One project will use generative AI to identify space objects and another will use automation to improve the security compliance process in Space Force software development.
Two recently announced AFWERX projects will help the Air Force and Space Force identify space objects and secure the software used to handle space data more efficiently.
Synthetaic, a company using synthetic data to train artificial intelligence models when training data is limited, will work with the Air Force to identify objects of interest quickly and accurately. And Anchore, a container security company, will work with Kobayashi Maru, the Space Force’s software factory, to shift security compliance earlier into the software development process. The projects are examples of how the military and industry partners are using innovative technologies to increase the efficiency of certain critical processes.
Corey Jaskolski, Synthetaic president and founder, told Nextgov in a recent interview the current process for doing geospatial labeling is often a months-long, labor-intensive process. Labeling had to be done by hand before AI models could be built to then do the work to identify objects of interest. That’s especially troublesome given that sophisticated AI models depend on large amounts of data, while many objects that analysts would want to detect are rare.
To get around this problem at speed, Synthetaic uses a technique called generative AI to essentially use existing data to propagate new data, allowing for high-performance detection without massive, existing datasets. Synthetaic’s tool, called Rapid Automatic Image Categorization, builds, runs and gets results from AI “in seconds.”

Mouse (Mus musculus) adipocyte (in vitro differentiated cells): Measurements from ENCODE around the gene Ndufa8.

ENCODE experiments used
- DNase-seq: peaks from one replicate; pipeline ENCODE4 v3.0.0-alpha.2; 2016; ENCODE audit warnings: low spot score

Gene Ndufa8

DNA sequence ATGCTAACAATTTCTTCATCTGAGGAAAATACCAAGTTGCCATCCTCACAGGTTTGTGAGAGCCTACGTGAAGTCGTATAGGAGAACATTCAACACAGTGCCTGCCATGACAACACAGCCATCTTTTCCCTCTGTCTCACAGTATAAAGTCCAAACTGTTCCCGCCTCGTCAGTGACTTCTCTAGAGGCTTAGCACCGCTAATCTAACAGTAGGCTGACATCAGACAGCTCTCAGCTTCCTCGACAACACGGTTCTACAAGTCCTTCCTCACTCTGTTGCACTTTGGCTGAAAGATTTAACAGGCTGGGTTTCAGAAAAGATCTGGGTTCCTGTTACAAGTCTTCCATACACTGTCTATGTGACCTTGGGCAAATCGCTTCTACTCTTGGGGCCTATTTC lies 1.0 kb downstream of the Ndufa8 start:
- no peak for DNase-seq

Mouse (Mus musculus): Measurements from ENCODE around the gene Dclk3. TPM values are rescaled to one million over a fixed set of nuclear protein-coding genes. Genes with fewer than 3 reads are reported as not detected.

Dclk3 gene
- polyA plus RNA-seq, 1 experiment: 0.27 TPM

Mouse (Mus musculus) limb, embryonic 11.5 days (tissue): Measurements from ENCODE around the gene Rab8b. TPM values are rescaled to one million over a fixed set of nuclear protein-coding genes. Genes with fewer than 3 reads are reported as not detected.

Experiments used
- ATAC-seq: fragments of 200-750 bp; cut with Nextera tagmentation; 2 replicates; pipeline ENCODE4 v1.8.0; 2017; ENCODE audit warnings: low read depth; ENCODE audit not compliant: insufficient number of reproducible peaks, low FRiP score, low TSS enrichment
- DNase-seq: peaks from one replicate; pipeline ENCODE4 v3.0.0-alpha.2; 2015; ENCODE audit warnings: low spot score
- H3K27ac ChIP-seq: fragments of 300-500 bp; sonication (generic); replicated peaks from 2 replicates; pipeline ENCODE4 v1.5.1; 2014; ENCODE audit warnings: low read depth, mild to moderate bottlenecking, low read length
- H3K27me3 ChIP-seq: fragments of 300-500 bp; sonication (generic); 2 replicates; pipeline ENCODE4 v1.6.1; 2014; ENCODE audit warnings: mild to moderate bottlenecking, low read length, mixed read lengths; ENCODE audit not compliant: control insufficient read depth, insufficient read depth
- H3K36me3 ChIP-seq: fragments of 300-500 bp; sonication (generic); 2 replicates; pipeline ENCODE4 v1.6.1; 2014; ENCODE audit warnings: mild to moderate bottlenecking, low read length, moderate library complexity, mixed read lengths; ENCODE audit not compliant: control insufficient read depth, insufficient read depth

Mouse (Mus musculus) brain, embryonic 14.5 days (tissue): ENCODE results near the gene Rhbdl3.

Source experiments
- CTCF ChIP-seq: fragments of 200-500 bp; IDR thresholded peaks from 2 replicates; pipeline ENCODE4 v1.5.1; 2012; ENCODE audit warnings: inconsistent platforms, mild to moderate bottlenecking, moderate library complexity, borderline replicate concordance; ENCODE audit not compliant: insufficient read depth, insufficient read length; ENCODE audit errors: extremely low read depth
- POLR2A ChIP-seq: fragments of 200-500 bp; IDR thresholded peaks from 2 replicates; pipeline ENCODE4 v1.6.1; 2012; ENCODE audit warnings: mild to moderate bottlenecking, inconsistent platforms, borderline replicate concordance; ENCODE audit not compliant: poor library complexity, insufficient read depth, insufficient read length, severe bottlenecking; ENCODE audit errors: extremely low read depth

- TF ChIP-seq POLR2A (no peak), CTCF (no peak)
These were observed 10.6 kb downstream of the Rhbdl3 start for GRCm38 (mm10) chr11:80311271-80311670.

RAIC “allows us to run AI models at a much faster speed that in this case, runs at sort of what we call ‘the speed of need’ for the Department of Defense and the warfighter,” Jaskolski said.
On the security side, Anchore, which also works with the Air Force’s Platform One program, will be figuring out how to help Kobayashi Maru shift as many of the Security Technical Implementation Guide, or STIG, requirements as possible earlier into the development process.
“So the idea of the work that we're undertaking is to really take these STIG tests, and look at what can be applied, much earlier in the development cycle,” Anchore’s Paul Holt said in an interview. “Obviously, primarily to drive out the cost of remediation, but also to keep the speed of innovation going, because in all of these cases, it's about getting software, getting innovation into the hands of the warfighter … as quickly as possible.”
Anchore and Space Force will work together to identify the STIGs, which Holt called “heavyweight” compliance measures, with which they need to comply, and then conduct testing to see where they can fit within development pipelines. Baking security into the development process is the driving idea behind DevSecOps.
“With a program of this magnitude, it is critical that the software handling space data continues to be secure and protected, using the latest technology and techniques available in cybersecurity,” Anchore Chief Technology Officer Dan Nurmi said in a statement. “Adding enforcement of security compliance standards earlier into the software development cycle means that violations can be detected and addressed as they arise and are resolved quickly, resulting in more efficient and comprehensive security enforcement across the development lifecycle.”